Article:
An Ounce of Prevention is Worth a Pound of Cure
A banner with this quote on it is the first thing you see when you enter the Center for Humanistic Change (CHC) office in Bethlehem. I spent a year after college working for CHC full-time before going back to school. I continue to facilitate part-time, as my schedule allows.
In my time at CHC, I believe that I learned a lot about prevention. I learned that prevention is a very broad concept covering all sorts of things. It’s not just brushing your teeth, staying physically fit, or consuming your daily dose of Echinacea. In fact, at CHC, we did not deal with any of those things. If I had to define it, I would say that prevention is about the ability to make healthy decisions, and the development of resiliency—both physically and mentally.
As an employee, I was responsible for facilitating programs to youth throughout the Lehigh Valley in schools and community centers. The programs include topics ranging from conflict resolution and communication skills, to drug and alcohol prevention and ranged from 4-6 weeks in length(meeting once a week).
CHC’s philosophy is that people learn best by doing and that learning is most effective when it engages the whole person. So, our programs always include components that facilitate interaction and critical thinking, while promoting empathy.
Because many of the programs use games, activities, role plays and more to engage the students, the students responded very well. They looked forward to sessions, engaged in the conversations, and had noticeably different outlooks on the topic from the beginning of the program to the end.
However, the dilemma, one that is often discussed when it comes to prevention is, how do we measure it? Prevention is, as it says, an attempt to prevent something from taking place. So, how do we measure the effects of a program that aims to deter youth from doing something or acting in a way that they may or may not have acted in the first place? This question is important because to ask how results are measured is to ask how the cost is justified. If people are going to fund prevention, or anything for that matter, they want to know that their funding is justified.
Of course we had our approved methods. Pre/Post tests, teacher evaluations, student evaluations, etc. But we were always looking for ways to get a better read on the effects of our programs. As facilitators, face to face with the youth, we knew we saw changes… big changes. Unfortunately, qualitative data, in the form of personal accounts, only takes you so far.
Today, people want results. They want quantitative feedback and reports that prove that money is not being wasted– thereby justifying their commitment of resources to the program.
This dilemma is one that has been and continues to be dealt with on a national level with the allocation of health care dollars. If you are a politician, I can understand the motivation behind funding treatment… you see clear, immediate results and people like results. Results=Votes. However, times appear to be changing. People realize that we have been investing in treatment with little focus given to prevention and while we see results, we are not addressing the root of the problem. Voters seem to be realizing that we can’t afford to ignore prevention anymore.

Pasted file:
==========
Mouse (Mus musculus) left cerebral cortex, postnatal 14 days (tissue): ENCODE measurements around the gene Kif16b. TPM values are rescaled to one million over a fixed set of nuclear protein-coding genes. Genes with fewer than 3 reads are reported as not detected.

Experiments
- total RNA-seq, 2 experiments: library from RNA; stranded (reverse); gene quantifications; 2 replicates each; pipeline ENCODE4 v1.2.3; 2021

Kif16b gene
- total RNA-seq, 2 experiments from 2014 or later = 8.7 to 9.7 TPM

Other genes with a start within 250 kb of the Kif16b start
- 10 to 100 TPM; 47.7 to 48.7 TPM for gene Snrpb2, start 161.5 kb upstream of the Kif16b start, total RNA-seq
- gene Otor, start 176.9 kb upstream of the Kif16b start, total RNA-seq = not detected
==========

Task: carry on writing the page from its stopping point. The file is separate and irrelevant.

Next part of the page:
The Robert Wood Johnson Foundation and the Trust for America’s Health released a public opinion survey in November that found that Americans view prevention as a top priority in health care reform. The majority of those polled, Democrats, Republicans, and Independents alike, support increased investment in prevention funding.
By a nearly three-to-one margin (70-24 percent), people think prevention will save us money rather than cost us money.
People want health care costs down and what better way to do that then to decrease the need for treatment, doctor visits, and trips to the hospital. If we act in a proactive way and do what we must to deal with the problem before it begins, we’ll save money in the long term and more importantly, save lives.
The debate surrounding the Lehigh Valley Health Department is a debate about preventative approaches to health. Public health is about the health and safety of the public. As such, it is an essential function of local government. It is not a luxury or an elective service. Yet, while there are several agencies providing a number of prevention/public health services intended for Lehigh Valley residents, we lack one entity, able to coordinate services, educate LV residents about those services, and promote their use.
The survey shows that voters place a significant emphasis on the importance of prevention. These same voters seem more willing to accept the logical effectiveness of prevention even if it means we don’t have the same quantitative measurement tools. Further, I think people are realizing that the quantitative results of prevention will be noticeable in the long term when health statistics before a reallocation of funding to prevention are compared with health statistics after.
Do you think Lehigh Valley residents feel similarly about prevention? Are Valley residents going to demand that elected officials promote prevention funding? Please share any thoughts below.